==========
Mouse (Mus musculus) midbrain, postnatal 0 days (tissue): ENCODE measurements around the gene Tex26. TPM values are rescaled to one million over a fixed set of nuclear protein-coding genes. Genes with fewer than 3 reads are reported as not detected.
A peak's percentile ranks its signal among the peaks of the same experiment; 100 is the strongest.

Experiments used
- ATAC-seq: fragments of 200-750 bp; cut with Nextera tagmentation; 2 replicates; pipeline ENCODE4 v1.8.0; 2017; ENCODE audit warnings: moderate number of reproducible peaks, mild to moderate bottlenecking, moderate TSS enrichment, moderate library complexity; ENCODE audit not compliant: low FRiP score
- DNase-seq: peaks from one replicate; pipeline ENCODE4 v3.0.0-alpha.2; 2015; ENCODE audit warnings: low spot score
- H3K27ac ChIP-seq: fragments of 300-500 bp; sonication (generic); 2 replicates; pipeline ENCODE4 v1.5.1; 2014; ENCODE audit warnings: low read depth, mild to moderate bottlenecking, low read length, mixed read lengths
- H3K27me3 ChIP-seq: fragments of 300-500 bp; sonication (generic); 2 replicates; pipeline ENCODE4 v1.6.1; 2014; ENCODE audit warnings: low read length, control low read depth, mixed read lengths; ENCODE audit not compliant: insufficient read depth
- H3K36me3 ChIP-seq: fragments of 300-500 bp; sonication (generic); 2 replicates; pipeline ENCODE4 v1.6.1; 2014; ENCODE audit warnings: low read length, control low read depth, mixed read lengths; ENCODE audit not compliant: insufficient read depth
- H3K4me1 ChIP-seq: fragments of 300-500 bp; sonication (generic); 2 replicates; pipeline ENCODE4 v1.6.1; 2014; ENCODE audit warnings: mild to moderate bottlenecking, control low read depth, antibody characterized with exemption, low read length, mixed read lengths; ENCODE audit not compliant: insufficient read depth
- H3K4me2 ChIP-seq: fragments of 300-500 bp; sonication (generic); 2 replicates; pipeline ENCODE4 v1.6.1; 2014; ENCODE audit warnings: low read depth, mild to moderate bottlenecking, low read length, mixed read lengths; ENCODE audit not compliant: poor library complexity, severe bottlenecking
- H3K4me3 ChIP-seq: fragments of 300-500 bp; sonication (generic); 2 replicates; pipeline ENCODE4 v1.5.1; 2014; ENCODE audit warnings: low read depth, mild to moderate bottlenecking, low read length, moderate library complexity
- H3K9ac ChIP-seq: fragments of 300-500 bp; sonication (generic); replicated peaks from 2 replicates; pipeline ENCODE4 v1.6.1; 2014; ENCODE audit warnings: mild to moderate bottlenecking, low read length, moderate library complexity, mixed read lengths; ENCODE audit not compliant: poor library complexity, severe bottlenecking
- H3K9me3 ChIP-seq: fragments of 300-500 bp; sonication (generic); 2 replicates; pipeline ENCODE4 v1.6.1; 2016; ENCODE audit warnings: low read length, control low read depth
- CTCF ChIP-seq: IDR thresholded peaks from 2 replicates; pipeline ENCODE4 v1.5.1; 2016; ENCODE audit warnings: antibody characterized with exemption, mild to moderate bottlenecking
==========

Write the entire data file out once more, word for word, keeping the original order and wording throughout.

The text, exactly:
Mouse (Mus musculus) midbrain, postnatal 0 days (tissue): ENCODE measurements around the gene Tex26. TPM values are rescaled to one million over a fixed set of nuclear protein-coding genes. Genes with fewer than 3 reads are reported as not detected.
A peak's percentile ranks its signal among the peaks of the same experiment; 100 is the strongest.

Experiments used
- ATAC-seq: fragments of 200-750 bp; cut with Nextera tagmentation; 2 replicates; pipeline ENCODE4 v1.8.0; 2017; ENCODE audit warnings: moderate number of reproducible peaks, mild to moderate bottlenecking, moderate TSS enrichment, moderate library complexity; ENCODE audit not compliant: low FRiP score
- DNase-seq: peaks from one replicate; pipeline ENCODE4 v3.0.0-alpha.2; 2015; ENCODE audit warnings: low spot score
- H3K27ac ChIP-seq: fragments of 300-500 bp; sonication (generic); 2 replicates; pipeline ENCODE4 v1.5.1; 2014; ENCODE audit warnings: low read depth, mild to moderate bottlenecking, low read length, mixed read lengths
- H3K27me3 ChIP-seq: fragments of 300-500 bp; sonication (generic); 2 replicates; pipeline ENCODE4 v1.6.1; 2014; ENCODE audit warnings: low read length, control low read depth, mixed read lengths; ENCODE audit not compliant: insufficient read depth
- H3K36me3 ChIP-seq: fragments of 300-500 bp; sonication (generic); 2 replicates; pipeline ENCODE4 v1.6.1; 2014; ENCODE audit warnings: low read length, control low read depth, mixed read lengths; ENCODE audit not compliant: insufficient read depth
- H3K4me1 ChIP-seq: fragments of 300-500 bp; sonication (generic); 2 replicates; pipeline ENCODE4 v1.6.1; 2014; ENCODE audit warnings: mild to moderate bottlenecking, control low read depth, antibody characterized with exemption, low read length, mixed read lengths; ENCODE audit not compliant: insufficient read depth
- H3K4me2 ChIP-seq: fragments of 300-500 bp; sonication (generic); 2 replicates; pipeline ENCODE4 v1.6.1; 2014; ENCODE audit warnings: low read depth, mild to moderate bottlenecking, low read length, mixed read lengths; ENCODE audit not compliant: poor library complexity, severe bottlenecking
- H3K4me3 ChIP-seq: fragments of 300-500 bp; sonication (generic); 2 replicates; pipeline ENCODE4 v1.5.1; 2014; ENCODE audit warnings: low read depth, mild to moderate bottlenecking, low read length, moderate library complexity
- H3K9ac ChIP-seq: fragments of 300-500 bp; sonication (generic); replicated peaks from 2 replicates; pipeline ENCODE4 v1.6.1; 2014; ENCODE audit warnings: mild to moderate bottlenecking, low read length, moderate library complexity, mixed read lengths; ENCODE audit not compliant: poor library complexity, severe bottlenecking
- H3K9me3 ChIP-seq: fragments of 300-500 bp; sonication (generic); 2 replicates; pipeline ENCODE4 v1.6.1; 2016; ENCODE audit warnings: low read length, control low read depth
- CTCF ChIP-seq: IDR thresholded peaks from 2 replicates; pipeline ENCODE4 v1.5.1; 2016; ENCODE audit warnings: antibody characterized with exemption, mild to moderate bottlenecking